# Build the test suite. ninja -C out/Release chrome_junit_tests # Run the test suite. build/android/test_runner.py junit -s chrome_junit_tests --release -vvv # Run a subset of tests. You might need to pass the package name for some tests. build/android/test_runner.py junit -s chrome_junit_tests --release -vvv -f "org.chromium.chrome.browser.media.*"
# Build a test suite ninja -C out/Release content_unittests # Run a test suite out/Release/bin/run_content_unittests [-vv] # Run a subset of tests out/Release/bin/run_content_unittests [-vv] --gtest-filter ByteStreamTest.*
In order to run instrumentation tests, you must leave your device screen ON and UNLOCKED. Otherwise, the test will timeout trying to launch an intent. Optionally you can disable screen lock under Settings -> Security -> Screen Lock -> None.
Next, you need to build the app, build your tests, and then run your tests (which will install the APK under test and the test APK automatically).
# Build the code under test ninja -C out/Release content_shell_apk # Build the tests themselves ninja -C out/Release content_shell_test_apk # Run the test (will automagically install the APK under test and the test APK) out/Release/bin/run_content_shell_test_apk [-vv]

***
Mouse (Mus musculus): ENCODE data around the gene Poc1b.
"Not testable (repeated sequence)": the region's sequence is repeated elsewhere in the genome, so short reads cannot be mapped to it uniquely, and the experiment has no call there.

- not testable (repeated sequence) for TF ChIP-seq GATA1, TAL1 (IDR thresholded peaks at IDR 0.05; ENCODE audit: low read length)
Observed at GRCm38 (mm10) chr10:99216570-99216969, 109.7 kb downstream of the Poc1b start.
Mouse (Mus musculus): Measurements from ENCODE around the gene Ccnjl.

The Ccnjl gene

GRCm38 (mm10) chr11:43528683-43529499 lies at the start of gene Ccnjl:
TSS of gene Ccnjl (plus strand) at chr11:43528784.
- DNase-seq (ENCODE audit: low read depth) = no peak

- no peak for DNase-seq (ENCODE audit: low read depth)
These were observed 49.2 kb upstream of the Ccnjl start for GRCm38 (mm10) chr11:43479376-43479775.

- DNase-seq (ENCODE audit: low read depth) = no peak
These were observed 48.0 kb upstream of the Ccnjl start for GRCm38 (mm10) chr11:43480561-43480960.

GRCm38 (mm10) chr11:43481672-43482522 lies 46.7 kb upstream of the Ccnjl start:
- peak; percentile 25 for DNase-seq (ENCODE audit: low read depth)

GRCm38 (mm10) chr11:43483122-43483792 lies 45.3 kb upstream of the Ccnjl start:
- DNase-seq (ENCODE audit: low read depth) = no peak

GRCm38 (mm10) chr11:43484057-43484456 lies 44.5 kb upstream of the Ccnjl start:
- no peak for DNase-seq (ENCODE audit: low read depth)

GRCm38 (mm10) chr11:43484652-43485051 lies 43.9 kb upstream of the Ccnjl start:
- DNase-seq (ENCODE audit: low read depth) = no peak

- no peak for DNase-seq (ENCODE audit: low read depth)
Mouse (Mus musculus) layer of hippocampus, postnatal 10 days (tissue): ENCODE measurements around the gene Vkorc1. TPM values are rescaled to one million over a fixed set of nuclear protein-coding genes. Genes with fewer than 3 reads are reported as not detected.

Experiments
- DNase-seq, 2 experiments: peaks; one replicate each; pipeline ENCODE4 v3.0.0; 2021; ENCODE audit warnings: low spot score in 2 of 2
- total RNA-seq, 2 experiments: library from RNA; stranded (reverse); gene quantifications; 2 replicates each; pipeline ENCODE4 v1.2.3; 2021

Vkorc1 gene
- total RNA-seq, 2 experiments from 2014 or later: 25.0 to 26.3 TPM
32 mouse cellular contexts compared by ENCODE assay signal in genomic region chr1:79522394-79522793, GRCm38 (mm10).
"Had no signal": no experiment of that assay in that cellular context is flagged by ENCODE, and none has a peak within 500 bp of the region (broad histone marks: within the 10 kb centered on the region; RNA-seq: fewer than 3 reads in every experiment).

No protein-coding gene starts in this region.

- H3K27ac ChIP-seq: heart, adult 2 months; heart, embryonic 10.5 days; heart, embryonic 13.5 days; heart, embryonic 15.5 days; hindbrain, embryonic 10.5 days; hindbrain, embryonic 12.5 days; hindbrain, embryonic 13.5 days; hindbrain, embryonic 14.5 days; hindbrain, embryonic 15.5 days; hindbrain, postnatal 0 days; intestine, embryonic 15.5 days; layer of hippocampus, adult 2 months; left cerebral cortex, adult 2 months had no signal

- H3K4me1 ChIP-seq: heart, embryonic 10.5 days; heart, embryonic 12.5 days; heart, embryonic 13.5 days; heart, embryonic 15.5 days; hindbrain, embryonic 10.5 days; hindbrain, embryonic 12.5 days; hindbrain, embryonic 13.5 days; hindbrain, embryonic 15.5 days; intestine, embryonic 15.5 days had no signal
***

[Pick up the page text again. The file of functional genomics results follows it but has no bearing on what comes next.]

# Build the code under test ninja -C out/Release chrome_public_apk # Build the tests themselves ninja -C out/Release chrome_public_test_apk # Run the test (will automagically install the APK under test and the test APK) out/Release/bin/run_chrome_public_test_apk [-vv]
ninja -C out/Release android_webview_apk ninja -C out/Release android_webview_test_apk out/Release/bin/run_android_webview_test_apk [-vv]
In order to run a subset of tests, use -f to filter based on test class/method or -A/-E to filter using annotations.
# Run a test suite out/Debug/bin/run_content_shell_test_apk # Run a specific test class out/Debug/bin/run_content_shell_test_apk -f AddressDetectionTest.* # Run a specific test method out/Debug/bin/run_content_shell_test_apk -f \ AddressDetectionTest#testAddressLimits # Run a subset of tests by size (Smoke, SmallTest, MediumTest, LargeTest, # EnormousTest) out/Debug/bin/run_content_shell_test_apk -A Smoke # Run a subset of tests by annotation, such as filtering by Feature out/Debug/bin/run_content_shell_test_apk -A Feature=Navigation
You might want to add stars
* to each as a regular expression, e.g.
(e.g. the “Android Debug (Nexus 7)” bot on the chromium.gpu waterfall)
See http://www.chromium.org/developers/testing/gpu-testing for details. Use
--browser=android-content-shell. Examine the stdio from the test invocation on the bots to see arguments to pass to